Oman is a country of contrasts. Muscat runs like a sliver along the coast, ancient forts and highways, palm tree dotted roads, decorated roundabouts and shiny sky scrapers; blue tiled mosques, a winding labringth of a souk and five star hotels all face a lapis sea. Behind this sliver lies a majestic and imposing mountain range, brown in some lights, red or grey in others, barren rock that winks at the sun. And if you take a road that cuts like a glaring wound through the mountains you will arrive at a desert the likes of which only live in the Arabia of legends. An infinite and harsh landscape of undulating dunes, as high as mountains that stretch on and on ad-infinitum, like rolling ski hills with no snow. And the sand is red, gold, thick with gold dust; footsteps are erased minutes after we walk, as if we had never existed. And then back through the rock, sharp gashes through stone until, once again we spy the sea, glinting in the sun.
Deep in the mountain ranges of Oman live tiny villages with communities of people who walk for hours with a donkey to get supplies and news of the world. There is a first world that hold hands with the third here, and a modern land that holds history in its palm. It is a place with ancient traditions and a time line that stretches back to the days of slave trade and a port that saw people come and go from Iran and India to the eastern coast of Africa. There are windows that I saw in the island of Lamu, off the coast of Kenya and faces that I knew had the Indian sub continent in their past.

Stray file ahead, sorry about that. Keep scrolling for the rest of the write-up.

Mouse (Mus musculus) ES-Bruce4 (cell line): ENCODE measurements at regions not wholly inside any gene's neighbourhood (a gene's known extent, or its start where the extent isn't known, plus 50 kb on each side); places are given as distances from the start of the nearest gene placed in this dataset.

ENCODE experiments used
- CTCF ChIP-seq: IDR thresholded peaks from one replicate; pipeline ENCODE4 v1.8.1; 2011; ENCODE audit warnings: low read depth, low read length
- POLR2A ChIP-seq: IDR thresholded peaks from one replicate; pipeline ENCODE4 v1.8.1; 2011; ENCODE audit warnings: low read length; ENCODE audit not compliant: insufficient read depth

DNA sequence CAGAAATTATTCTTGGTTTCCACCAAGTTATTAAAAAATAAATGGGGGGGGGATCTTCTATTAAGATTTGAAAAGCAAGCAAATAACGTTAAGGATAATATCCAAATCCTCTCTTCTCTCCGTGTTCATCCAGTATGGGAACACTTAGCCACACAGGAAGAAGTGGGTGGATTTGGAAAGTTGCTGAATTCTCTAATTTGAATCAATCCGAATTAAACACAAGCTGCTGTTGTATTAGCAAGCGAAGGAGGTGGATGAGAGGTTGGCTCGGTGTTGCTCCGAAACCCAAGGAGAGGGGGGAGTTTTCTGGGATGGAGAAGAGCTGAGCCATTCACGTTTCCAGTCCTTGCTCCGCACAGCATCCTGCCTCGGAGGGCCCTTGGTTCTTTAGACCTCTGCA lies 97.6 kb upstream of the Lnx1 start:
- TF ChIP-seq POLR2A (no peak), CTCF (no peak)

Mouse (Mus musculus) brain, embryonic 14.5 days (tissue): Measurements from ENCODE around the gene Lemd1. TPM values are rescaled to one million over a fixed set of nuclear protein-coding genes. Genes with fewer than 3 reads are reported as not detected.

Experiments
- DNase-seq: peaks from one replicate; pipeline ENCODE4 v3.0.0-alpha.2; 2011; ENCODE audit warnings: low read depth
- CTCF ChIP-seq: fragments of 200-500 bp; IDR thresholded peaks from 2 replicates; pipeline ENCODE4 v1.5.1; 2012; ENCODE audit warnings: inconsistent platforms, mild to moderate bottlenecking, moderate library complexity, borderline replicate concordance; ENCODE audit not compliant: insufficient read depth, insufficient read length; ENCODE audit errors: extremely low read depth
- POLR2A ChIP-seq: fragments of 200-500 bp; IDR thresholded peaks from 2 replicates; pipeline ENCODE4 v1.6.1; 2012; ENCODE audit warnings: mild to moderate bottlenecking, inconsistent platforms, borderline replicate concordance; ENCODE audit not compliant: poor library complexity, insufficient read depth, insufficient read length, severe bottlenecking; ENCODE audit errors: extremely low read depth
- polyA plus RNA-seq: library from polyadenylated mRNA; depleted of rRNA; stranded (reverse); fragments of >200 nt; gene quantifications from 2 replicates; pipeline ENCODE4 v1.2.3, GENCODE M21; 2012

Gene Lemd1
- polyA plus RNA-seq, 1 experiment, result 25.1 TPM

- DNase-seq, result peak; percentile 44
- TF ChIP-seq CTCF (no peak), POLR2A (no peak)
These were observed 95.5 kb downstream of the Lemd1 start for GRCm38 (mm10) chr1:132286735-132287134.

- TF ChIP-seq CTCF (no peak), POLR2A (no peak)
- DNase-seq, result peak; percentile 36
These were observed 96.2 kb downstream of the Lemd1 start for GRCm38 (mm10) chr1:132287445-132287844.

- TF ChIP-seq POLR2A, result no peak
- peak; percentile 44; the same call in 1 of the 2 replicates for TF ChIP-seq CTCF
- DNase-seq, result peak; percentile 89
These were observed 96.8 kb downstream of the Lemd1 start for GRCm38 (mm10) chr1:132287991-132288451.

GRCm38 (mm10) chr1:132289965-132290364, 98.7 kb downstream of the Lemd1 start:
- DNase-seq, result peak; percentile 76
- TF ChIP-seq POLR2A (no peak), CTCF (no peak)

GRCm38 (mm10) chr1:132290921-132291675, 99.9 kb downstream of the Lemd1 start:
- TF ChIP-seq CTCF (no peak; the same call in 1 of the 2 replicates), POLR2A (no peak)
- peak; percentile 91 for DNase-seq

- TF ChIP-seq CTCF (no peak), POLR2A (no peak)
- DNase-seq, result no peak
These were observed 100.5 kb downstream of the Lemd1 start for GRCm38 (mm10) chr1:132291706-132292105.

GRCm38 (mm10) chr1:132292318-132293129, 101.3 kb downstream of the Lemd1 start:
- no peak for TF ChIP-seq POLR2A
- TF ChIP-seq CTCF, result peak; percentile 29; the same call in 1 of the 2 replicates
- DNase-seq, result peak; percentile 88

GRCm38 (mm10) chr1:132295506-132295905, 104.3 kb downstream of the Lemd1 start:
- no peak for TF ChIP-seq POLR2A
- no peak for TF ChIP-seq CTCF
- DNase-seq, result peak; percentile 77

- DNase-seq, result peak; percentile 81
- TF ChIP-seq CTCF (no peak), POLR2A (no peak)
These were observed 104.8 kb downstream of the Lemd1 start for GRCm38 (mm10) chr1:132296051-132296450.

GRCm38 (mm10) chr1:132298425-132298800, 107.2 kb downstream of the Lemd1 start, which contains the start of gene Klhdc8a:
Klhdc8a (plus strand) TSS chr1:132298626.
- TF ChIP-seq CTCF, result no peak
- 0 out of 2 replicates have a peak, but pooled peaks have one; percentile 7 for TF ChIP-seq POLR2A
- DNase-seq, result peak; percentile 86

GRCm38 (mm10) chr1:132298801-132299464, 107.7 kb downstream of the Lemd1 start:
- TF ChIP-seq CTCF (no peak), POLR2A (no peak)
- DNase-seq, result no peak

We spent 5 days in Oman, four nights in Muscat and one in the desert, also known as the Wahiba Sands. Hotels are pricey in Oman, especially as there is a general refusal to put a family of four in one room, demanding that we get two. So the likes of the splendid Chedi and Al Bustan were out but we decided to stay at the Intercontinental who were very accommodating in giving us a room with two Queen Beds. Or so we thought. Turns out there was an entire Italian Opera company staying at the hotel at the same time as us; the brand spanking new Oman Opera House had invited them to perform Carmen ( although not a ticket could be had for love or money.) So the Italians filled the hotel to the brim and had taken every last room. Oh what is a family to do? The hotel kindly popped us into the Royal Suite, complete with a living room, dining room, kitchen, three TVs and three bathrooms.
So between living like Kings and hearing the bellowing voice of a practicing Tenor down the hall, sharing a line for the breakfast cappuccino machine with loud Italians still wearing traces of theatrical makeup from the previous night’s Opera, and walking on the beach with the sharp and powerful mountain range behind, we felt we were in a story book.
Oman is like that. Stories swirl in the air, between the tiny walls of the souk and the camel’s tread in the desert, or the echo of a cave in a Wadi, it is a place that leaves its magic hanging, long after you leave.
Particularly if you purchase Frankincense and one of the lovely burners that are sold in the Souk. Frankincense and its accompanying cloud of fragrant smoke is the scent of Oman, and now we have it at home, for with a strike of a match and a magic bean of the golden stone, we too can remember some of the magic.